Biome Bioplastics provides guiding voice in industrial biotechnology
Biome Bioplastics CEO, Paul Mines, has been appointed to the management board of a government-funded body tasked with fostering cross-disciplinary communities in the industrial biotechnology sector.
The Lignocellulosic Biorefinery Network (LBNet) is an active community of industrial practitioners and leading academics generating economic value through novel chemical, material and fuel processes that use lignocellulosic biomass as an alternative to petroleum-derived inputs.
With the production of biofuels and bio-based chemicals increasing, lignocellulosic technologies are an important solution for enabling the use of non-food crops for these processes and developing efficient and sustainable ways of satisfying the world’s chemical and material needs.
“This is great recognition of Biome Bioplastics’ role as a leading industry player. Industrial biotechnology is an area full of promise, but also with real challenges to reach exploitation at commercial scale. Collaboration of this kind is fundamental in ensuring that the UK remains a world leader this field,” Paul Mines claimed.
The LBNet is one of 13 collaborative networks set up by the Biotechnology and Biological Sciences Research Council (BBSRC) to boost interaction between academia and industry, and promote the translation of that research into benefits for the UK.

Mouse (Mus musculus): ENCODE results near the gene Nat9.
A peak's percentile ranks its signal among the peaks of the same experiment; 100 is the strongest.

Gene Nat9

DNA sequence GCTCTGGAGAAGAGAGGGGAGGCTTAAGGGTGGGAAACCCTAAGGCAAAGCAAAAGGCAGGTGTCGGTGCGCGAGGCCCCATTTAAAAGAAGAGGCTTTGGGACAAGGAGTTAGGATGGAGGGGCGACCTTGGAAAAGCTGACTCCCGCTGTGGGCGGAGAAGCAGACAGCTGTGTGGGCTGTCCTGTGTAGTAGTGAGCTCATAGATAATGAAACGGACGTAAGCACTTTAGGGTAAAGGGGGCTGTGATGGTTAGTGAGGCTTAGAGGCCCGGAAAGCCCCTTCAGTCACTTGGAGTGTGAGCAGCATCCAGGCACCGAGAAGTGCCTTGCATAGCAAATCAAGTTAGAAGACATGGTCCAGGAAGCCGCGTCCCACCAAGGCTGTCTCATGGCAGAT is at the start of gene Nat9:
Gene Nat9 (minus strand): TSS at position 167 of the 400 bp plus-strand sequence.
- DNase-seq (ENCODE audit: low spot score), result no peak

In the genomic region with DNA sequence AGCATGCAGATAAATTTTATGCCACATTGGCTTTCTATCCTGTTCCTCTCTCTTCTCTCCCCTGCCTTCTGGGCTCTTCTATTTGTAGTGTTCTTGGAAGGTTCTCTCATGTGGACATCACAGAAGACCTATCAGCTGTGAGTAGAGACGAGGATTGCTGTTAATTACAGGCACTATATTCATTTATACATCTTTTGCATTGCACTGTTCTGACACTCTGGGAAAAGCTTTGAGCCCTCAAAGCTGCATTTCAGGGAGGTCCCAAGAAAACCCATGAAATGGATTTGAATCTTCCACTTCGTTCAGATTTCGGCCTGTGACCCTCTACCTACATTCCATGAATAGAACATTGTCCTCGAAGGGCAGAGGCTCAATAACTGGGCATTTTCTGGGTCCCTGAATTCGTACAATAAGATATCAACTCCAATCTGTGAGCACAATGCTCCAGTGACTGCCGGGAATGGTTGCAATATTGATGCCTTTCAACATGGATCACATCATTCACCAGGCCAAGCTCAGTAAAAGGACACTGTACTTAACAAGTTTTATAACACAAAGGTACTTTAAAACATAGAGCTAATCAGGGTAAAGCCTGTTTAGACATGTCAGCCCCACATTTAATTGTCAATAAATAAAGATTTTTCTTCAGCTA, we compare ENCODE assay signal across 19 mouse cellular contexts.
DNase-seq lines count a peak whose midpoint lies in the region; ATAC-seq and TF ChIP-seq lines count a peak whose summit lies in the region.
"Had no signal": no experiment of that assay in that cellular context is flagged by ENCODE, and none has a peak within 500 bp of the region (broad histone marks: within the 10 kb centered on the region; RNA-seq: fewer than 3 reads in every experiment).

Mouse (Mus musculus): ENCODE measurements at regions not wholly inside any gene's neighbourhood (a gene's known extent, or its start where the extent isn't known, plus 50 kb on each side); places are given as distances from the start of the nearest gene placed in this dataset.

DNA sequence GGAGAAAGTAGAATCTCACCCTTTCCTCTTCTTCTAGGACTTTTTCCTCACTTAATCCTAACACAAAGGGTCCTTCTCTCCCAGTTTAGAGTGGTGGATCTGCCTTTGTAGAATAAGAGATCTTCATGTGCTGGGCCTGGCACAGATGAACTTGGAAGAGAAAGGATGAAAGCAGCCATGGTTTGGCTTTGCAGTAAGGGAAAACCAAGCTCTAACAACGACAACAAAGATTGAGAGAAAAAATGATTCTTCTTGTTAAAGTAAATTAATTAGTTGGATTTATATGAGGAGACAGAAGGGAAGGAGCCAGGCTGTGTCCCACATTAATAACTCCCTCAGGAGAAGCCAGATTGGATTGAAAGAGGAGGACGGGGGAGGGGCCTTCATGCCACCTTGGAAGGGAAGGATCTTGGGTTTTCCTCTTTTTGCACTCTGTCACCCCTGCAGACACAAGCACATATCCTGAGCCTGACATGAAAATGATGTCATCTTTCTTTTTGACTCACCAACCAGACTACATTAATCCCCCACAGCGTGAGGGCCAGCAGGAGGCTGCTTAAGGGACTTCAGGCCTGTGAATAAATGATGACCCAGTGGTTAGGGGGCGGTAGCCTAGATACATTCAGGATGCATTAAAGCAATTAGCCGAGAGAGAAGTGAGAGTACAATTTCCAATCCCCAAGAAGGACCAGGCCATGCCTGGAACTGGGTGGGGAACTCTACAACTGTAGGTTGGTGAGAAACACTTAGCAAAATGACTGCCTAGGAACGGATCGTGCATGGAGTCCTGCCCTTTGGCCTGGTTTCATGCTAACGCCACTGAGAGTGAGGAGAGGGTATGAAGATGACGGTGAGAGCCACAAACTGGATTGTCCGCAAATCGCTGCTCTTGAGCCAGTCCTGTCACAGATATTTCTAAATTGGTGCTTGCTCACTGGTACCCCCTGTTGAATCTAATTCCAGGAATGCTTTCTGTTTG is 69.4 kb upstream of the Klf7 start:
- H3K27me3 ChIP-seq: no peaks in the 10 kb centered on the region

Biome Bioplastics is committed to industrial biotechnology as a means of developing high performance biomaterials than can compete with, and ultimately replace, oil-based polymers, and is pioneering ground-breaking research and development work in this field.
Last week, Biome Bioplastics and the University of Warwick announced research results that demonstrate the feasibility of extracting organic chemicals from lignin for the manufacture of bioplastics. The results stem from a one-year feasibility study, funded by the UK’s innovation agency, the Technology Strategy Board.
An engineer with an MBA from London Business School, Paul Mines spent his earlier career at ICI and Courtaulds and has 17 years experience in the plastics and packaging industry, managing high growth markets, turnarounds and M&A. He has been CEO of Biome Bioplastics since 2007.
In September the LBNet is holding a workshop for businesses and leading academics interested in bringing lignocellulosic-based products to market. The two day event will enable consortia to come together and to apply for BBSRC proof-of-concept funding of up to £50k. More details on the workshop can be found at: www.york.ac.uk/lbnet